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Halftrack vehicles, with a conventional wheeled front axle and a track assembly under the rear section of the vehicle, were produced in large numbers during World War II. The typical design was armored but with an open top. In its various models the halftrack became the utility vehicle of the Armored Force for the duration of World War II and found uses throughout the U.S. military. It served as personnel carrier, reconnaissance vehicle, radio vehicle, ambulance, 81mm mortar carriage, prime mover for antitank guns, the first tank destroyer gun mount, and as an anti-aircraft automatic weapons mount. Despite the multiplicity of its uses, the halftrack was never a fully satisfactory vehicle. Its cross-country mobility was limited, its armor was inadequate, and it afforded no overhead protection. But it was rugged and dependable and except for minor modifications continued to the end of WW II as the most widely used armored vehicle.
Halftracks were a good compromise between the greater security and mobility of tracked armored vehicles and the lighter weight of soft-skin wheeled trucks, but they were ultimately found to be too vulnerable to air attacks and artillery. Although existing inventories of halftracks were still used by the U.S. military in Korea and even Vietnam, the fully tracked and enclosed Armored Personnel Carrier completely replaced the halftrack.
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History of Halftracks in the US Army
In the 1920s, well before World War II, the idea of military halftrack vehicles was studied in European countries and the United States. A number of designs and test vehicles were evaluated in the US, but no action was taken. In 1931, the US Army purchased a French Citroen-Kegresse P17 halftrack for study at Aberdeen Proving Ground, MD. Good test results led to several prototype designs and test vehicles in the 1930s, intended for use as prime movers or personnel carriers.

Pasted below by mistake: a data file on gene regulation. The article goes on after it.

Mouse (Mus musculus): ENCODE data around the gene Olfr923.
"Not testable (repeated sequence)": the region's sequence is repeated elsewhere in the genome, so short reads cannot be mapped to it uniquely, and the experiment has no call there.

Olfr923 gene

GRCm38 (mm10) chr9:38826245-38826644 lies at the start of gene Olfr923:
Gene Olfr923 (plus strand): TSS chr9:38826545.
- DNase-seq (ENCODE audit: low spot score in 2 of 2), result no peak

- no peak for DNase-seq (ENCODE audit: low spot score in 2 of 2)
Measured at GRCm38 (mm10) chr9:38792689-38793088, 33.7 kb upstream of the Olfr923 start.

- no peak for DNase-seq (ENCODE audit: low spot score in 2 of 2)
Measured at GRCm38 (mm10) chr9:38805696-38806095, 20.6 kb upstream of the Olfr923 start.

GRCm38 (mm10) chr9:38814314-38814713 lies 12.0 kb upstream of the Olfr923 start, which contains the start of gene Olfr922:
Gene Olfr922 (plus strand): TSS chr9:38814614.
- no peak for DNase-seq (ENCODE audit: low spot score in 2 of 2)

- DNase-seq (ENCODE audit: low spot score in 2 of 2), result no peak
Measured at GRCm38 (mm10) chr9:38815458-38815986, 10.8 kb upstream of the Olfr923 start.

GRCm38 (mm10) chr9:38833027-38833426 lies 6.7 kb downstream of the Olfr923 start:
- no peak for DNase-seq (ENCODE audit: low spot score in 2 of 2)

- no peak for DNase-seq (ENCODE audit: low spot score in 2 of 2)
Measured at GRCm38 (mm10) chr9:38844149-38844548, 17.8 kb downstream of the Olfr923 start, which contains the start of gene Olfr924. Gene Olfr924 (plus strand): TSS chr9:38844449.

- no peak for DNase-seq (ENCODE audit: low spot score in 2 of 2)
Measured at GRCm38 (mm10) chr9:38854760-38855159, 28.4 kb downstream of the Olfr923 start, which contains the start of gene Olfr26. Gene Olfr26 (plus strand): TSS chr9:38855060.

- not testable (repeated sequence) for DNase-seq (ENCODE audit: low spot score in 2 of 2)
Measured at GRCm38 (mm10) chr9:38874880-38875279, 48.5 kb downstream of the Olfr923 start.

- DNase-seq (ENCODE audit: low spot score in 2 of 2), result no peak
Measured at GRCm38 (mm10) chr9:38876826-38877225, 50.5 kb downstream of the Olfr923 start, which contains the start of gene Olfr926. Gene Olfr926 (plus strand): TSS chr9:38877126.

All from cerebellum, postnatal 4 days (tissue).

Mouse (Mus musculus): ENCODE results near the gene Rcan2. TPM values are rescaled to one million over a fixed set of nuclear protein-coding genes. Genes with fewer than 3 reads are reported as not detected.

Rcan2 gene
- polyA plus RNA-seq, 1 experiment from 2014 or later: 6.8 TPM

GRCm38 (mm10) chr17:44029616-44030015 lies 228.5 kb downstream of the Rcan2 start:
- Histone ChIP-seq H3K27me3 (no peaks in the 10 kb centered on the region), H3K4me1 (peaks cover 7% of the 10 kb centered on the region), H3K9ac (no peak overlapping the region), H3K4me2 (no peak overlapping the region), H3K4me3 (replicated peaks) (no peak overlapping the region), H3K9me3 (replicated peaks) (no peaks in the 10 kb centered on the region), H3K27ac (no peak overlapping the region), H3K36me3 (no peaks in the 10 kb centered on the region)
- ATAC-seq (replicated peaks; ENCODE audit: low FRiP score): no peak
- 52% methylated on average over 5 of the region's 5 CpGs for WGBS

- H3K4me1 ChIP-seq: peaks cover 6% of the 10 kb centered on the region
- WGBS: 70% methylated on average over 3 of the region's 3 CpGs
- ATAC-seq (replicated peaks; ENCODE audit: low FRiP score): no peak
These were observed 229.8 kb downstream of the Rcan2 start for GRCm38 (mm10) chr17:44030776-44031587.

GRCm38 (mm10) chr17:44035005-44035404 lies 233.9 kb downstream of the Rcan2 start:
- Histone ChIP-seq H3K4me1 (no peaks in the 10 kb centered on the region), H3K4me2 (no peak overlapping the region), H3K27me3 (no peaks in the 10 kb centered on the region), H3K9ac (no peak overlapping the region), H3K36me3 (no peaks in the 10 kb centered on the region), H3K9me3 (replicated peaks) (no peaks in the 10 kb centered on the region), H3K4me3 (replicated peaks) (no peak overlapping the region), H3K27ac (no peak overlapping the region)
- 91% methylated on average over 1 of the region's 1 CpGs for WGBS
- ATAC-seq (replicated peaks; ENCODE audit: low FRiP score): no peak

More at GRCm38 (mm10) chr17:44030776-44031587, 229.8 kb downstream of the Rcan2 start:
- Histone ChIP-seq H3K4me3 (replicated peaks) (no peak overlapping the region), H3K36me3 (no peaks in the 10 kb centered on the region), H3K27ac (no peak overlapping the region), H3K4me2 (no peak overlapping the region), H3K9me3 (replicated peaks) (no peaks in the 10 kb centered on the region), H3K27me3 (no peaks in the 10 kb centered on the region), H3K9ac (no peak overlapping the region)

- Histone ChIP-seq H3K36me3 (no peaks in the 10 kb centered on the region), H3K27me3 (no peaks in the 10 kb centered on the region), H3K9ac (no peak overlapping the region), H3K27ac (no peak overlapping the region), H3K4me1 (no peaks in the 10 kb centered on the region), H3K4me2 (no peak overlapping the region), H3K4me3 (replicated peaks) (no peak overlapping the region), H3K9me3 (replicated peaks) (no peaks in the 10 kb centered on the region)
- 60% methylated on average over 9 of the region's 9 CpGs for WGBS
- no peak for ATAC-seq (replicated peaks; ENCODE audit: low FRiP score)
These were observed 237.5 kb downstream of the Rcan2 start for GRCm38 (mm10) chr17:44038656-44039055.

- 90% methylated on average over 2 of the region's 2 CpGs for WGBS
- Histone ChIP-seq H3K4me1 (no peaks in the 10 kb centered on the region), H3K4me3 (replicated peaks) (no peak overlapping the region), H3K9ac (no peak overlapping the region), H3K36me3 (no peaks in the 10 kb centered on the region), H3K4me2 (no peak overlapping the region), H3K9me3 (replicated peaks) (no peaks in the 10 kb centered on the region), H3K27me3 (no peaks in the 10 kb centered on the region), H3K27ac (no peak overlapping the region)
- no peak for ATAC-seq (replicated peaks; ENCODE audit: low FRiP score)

The direct ancestor of all US halftracks was the halftrack personnel carrier T7, created at Rock Island Arsenal in 1938 (working with White Motor Co.) from an M2A1 wheeled Scout Car by replacing the rear axle with a track assembly. (M2 Scout Car was later renamed M3A1 Scout Car) Testing of the underpowered T7 provided valuable information that led to a follow-on test vehicle designated T14, built by White Motor Co. with the more powerful 160AX engine, delivered to Aberdeen Proving Ground in May 1940. The modified T14, incorporating the experience of further tests, was standardized as the M2 Halftrack, to be manufactured by White, Autocar, and Diamond T. The first standard M2 halftrack production vehicles were delivered to the US Army in May 1941.
The M3 Halftrack was based on the M2, with a ten-inch longer body and other changes in layout to accomodate an infantry squad. The larger M3 became the platform for the many halftrack variants produced during WW II while the M2 was gradually phased out. Nonetheless, incremental improvements developed from combat experience were incorporated into both M2 and M3 vehicles as new production or retrofit. In 1943, a machine gun ring mount replaced the machine-gun skate rail (on the M2) and post mount (on the M3) at which point the halftracks were redesignated as M2A1 and M3A1.
In December 1942, International Harvester Co. started producing halftracks of a modified design. Small changes were authorized to simplify manufacturing, and the revised vehicles were designated as M9 (similar to the M2) and M5 (similar to the M3). The main differences were an IH engine, flat fenders, and a hull with rounded corners.
Chart of Military Halftracks